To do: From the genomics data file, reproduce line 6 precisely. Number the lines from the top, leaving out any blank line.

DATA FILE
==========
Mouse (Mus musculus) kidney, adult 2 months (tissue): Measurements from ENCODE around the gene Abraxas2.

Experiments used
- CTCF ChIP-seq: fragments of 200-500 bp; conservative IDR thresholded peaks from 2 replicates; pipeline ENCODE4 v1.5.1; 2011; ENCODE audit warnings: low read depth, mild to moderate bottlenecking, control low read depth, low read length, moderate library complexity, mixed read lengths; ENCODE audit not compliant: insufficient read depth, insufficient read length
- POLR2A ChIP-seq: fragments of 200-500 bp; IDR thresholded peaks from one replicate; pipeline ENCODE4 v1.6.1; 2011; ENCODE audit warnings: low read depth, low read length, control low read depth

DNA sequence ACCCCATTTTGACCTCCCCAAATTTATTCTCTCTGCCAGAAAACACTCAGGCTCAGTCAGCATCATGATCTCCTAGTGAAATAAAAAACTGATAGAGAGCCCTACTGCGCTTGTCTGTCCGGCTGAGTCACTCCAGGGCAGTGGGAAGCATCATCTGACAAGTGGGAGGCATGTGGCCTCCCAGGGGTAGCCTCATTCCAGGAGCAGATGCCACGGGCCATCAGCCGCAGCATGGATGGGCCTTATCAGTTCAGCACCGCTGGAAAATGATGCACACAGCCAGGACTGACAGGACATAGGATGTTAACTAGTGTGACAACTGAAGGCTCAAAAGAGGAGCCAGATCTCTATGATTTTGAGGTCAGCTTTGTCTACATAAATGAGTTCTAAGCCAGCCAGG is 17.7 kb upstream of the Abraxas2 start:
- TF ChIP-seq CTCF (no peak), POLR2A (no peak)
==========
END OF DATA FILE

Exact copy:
- TF ChIP-seq CTCF (no peak), POLR2A (no peak)